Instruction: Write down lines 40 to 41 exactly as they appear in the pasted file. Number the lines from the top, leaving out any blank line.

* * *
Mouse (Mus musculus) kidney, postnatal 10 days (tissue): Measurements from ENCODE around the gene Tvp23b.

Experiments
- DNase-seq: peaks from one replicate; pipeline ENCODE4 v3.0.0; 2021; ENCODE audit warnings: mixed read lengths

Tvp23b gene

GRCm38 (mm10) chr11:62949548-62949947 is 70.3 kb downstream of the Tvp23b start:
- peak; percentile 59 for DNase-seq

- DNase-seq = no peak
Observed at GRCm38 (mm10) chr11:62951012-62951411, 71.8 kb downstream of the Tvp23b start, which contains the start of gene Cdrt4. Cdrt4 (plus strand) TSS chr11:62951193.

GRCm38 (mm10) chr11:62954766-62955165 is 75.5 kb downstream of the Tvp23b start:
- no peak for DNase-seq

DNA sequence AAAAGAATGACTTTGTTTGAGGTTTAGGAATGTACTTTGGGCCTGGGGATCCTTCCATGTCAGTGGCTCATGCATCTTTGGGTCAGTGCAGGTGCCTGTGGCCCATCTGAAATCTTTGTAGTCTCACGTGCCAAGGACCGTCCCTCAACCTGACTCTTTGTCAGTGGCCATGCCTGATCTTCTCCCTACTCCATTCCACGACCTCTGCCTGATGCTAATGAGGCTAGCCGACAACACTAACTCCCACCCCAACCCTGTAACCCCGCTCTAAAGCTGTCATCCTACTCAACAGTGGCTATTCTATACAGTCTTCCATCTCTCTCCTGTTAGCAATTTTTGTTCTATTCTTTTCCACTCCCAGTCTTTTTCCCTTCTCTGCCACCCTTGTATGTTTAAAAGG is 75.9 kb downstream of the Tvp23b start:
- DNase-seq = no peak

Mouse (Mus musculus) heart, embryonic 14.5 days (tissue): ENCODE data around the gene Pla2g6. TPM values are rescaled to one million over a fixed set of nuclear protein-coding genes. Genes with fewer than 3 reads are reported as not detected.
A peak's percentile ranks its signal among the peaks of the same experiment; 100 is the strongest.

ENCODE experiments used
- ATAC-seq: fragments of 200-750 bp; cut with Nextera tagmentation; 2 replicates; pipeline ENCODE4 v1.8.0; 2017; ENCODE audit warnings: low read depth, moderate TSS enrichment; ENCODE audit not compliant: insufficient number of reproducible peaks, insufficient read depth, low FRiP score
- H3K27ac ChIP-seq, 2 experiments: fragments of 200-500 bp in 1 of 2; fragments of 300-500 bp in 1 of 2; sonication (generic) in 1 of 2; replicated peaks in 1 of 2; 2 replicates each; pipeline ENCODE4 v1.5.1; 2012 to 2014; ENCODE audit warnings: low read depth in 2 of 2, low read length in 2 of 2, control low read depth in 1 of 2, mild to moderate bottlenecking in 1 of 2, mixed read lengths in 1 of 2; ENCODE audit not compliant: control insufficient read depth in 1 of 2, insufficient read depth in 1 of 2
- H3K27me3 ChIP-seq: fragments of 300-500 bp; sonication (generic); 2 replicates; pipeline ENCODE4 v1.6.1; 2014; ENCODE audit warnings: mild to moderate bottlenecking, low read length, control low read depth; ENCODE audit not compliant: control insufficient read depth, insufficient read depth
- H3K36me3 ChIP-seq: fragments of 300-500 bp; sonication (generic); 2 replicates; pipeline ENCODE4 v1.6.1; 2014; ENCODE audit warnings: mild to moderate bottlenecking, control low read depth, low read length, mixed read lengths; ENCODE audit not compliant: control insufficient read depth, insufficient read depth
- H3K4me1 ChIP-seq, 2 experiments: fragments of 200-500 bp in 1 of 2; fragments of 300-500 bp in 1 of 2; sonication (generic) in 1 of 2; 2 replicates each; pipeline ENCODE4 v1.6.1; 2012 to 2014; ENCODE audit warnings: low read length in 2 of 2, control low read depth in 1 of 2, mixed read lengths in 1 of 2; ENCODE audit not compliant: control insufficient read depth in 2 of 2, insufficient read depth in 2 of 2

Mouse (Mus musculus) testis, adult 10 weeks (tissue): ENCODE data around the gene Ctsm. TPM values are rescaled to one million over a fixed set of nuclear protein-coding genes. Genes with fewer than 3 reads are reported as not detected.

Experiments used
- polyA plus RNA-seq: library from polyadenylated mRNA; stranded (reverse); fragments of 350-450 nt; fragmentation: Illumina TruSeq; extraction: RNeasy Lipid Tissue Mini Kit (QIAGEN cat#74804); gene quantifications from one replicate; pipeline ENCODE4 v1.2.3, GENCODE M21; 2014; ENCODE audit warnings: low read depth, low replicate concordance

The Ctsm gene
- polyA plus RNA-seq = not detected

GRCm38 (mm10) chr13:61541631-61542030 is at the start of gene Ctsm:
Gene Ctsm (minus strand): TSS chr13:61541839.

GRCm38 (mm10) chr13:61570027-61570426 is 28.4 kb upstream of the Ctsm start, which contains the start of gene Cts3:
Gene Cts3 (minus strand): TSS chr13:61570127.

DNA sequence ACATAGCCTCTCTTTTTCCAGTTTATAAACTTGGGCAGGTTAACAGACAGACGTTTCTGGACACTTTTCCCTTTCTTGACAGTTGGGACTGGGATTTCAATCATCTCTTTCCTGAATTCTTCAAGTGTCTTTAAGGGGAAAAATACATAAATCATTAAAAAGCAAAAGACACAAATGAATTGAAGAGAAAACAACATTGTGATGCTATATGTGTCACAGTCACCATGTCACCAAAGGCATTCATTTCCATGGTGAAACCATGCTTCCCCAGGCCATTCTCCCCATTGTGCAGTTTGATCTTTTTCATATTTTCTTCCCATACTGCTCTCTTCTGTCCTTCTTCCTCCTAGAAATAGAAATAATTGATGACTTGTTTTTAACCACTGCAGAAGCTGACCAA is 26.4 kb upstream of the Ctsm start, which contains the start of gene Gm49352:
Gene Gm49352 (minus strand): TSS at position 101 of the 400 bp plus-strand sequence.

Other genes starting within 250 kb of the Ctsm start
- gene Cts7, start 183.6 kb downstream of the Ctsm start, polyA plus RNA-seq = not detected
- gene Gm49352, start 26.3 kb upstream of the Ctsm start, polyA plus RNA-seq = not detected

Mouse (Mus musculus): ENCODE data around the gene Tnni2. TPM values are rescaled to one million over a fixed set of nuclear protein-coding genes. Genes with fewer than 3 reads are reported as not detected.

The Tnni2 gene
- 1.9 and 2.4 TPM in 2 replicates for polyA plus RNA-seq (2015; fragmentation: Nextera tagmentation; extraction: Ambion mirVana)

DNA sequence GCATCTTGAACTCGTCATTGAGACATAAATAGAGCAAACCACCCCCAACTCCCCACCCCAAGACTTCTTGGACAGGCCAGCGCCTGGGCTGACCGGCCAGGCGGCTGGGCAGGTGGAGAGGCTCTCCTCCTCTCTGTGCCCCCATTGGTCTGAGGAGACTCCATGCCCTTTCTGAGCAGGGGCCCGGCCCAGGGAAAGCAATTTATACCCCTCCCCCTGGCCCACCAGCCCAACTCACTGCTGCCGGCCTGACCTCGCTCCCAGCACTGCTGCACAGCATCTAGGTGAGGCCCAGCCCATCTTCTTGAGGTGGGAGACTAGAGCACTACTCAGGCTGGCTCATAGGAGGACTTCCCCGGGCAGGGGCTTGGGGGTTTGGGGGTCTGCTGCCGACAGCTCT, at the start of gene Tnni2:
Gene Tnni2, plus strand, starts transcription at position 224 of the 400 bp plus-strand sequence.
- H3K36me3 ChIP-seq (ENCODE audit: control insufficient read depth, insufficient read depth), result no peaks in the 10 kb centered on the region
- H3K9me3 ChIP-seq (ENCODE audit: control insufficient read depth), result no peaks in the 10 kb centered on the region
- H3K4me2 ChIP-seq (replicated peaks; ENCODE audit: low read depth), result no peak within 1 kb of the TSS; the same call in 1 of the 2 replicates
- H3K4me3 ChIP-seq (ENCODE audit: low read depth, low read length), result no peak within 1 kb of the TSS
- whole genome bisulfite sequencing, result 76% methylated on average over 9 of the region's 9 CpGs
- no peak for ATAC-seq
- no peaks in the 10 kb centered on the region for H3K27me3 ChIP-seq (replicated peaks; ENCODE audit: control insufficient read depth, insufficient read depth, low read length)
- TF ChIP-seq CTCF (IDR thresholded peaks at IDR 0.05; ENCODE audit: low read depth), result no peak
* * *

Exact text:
- H3K36me3 ChIP-seq (ENCODE audit: control insufficient read depth, insufficient read depth), result no peaks in the 10 kb centered on the region
- H3K9me3 ChIP-seq (ENCODE audit: control insufficient read depth), result no peaks in the 10 kb centered on the region